Universities should get ready to join the metaverse movement

Some African universities are starting to join the metaverse movement as a transformative lever in the teaching and learning space, but many others may be slow to join due to cultural and technological hurdles.

A combination of ‘meta’ (meaning beyond) and ‘verse’ (meaning universe), metaverse is a blanket term that has been composed to give expression to a diversity of extended reality (XR) experiences.

Metaverse is used to refer to digital spaces that portray actuality through the use of virtual reality (VR), augmented reality (AR) and mixed reality (MR) into our daily lives, with early adopters claiming that it will change some industries fundamentally, including higher education.

XN Iraki, an associate professor of data science, innovation and technology management at the University of Nairobi, Kenya, told University World News that the metaverse has the potential to improve the learning experience of the next generation of African learners.

“It could help Africa leapfrog and skip old technologies; the way M-Pesa (a mobile phone-based money transfer service) helped Kenya skip credit cards,” said Iraki.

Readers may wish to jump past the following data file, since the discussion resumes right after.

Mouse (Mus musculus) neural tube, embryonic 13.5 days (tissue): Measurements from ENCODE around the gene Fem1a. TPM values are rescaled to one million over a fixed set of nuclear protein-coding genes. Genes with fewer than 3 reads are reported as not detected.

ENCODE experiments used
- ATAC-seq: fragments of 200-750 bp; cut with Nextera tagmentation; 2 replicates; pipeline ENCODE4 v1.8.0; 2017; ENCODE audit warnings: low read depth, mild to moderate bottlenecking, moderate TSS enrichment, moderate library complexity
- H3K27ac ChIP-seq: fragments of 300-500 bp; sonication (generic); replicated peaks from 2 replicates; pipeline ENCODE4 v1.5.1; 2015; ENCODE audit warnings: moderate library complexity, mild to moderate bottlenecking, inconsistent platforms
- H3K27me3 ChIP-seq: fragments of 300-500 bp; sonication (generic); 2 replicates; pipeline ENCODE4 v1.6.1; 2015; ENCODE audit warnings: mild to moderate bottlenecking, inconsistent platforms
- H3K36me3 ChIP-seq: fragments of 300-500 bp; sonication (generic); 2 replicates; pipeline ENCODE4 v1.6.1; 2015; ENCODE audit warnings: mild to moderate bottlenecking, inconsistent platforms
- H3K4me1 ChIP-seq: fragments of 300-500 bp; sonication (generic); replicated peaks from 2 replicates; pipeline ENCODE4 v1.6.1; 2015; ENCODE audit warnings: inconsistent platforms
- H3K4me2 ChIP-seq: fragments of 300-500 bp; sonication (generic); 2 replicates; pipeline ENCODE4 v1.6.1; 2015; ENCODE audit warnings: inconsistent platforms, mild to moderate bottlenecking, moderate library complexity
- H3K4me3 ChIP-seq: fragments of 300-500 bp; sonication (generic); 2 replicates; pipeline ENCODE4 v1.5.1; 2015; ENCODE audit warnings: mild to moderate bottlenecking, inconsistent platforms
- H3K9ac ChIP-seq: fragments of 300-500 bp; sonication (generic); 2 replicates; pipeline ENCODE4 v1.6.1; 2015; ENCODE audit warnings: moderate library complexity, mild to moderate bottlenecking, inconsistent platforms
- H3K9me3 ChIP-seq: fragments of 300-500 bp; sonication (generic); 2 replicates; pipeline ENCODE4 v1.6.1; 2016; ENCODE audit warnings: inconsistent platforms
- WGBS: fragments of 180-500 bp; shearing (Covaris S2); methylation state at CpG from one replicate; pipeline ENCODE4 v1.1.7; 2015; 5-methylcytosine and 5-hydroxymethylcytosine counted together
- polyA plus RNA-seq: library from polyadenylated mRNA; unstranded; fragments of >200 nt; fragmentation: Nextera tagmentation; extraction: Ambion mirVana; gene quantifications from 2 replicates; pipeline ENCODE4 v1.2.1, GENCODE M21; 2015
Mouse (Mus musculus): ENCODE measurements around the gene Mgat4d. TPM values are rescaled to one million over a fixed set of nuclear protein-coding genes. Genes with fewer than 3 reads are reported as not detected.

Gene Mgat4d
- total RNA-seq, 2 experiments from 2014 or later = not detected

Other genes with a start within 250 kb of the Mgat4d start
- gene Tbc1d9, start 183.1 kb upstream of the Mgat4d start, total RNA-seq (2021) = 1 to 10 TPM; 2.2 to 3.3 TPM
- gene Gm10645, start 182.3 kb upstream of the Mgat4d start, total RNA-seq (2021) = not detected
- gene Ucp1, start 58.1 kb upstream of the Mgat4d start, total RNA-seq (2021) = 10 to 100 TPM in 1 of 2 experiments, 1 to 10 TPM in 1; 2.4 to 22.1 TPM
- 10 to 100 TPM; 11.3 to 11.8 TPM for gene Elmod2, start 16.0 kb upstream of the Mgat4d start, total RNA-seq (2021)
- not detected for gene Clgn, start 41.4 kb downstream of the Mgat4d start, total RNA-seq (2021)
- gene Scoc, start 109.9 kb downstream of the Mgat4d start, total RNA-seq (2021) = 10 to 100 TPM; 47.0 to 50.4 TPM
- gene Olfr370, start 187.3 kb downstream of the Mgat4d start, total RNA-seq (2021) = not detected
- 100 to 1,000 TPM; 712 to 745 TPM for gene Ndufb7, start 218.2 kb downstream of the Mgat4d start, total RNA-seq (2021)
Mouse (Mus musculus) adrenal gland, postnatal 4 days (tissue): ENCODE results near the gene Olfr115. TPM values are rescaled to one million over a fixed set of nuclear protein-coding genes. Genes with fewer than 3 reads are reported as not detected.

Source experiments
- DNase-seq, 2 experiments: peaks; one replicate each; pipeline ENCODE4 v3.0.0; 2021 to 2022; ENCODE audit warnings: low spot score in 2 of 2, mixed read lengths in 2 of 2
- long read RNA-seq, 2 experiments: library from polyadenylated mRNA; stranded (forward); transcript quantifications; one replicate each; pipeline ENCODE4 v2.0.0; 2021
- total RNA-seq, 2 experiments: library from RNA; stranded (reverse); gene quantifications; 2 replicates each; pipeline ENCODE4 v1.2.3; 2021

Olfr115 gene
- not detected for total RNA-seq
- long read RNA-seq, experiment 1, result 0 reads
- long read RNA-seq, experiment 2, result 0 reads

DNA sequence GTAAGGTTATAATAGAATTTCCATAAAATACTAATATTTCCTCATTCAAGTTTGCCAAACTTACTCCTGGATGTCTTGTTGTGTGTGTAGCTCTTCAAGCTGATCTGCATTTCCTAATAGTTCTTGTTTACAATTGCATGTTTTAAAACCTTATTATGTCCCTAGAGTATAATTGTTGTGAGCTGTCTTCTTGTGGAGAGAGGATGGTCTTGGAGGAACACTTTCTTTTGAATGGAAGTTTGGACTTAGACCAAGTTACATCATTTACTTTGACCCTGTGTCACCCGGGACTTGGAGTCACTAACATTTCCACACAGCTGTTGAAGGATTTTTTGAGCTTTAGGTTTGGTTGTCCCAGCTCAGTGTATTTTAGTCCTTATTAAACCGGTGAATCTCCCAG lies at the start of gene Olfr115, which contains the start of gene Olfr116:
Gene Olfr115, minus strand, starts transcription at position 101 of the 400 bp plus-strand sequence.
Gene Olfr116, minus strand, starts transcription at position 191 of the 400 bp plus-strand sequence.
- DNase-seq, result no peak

Professor Goski Alabi, president of the African Council for Distance Education and the chair of the International Network for Internationalisation of Education, told University World News the deployment of technologies using extended reality, or XR, in higher education in Africa is long overdue.

“With the new normal in higher education, XR presents great opportunities for enhanced learning experiences because virtual, augmented and mixed realities bring simulated experiences close to real-life engagements,” said Alabi, who also president of Laweh Open University College in Accra, Ghana.

“XR also promises to be a very useful tool in education of science, technology, engineering and mathematics [STEM], virtual research labs, brain-sharing and sharing of educational resources generally,” she added.

With extended reality, a team in Germany could share a mechanical engineering lab with faculty and students in Ghana and so [it becomes] a practical session, not just simulations, Alabi explained.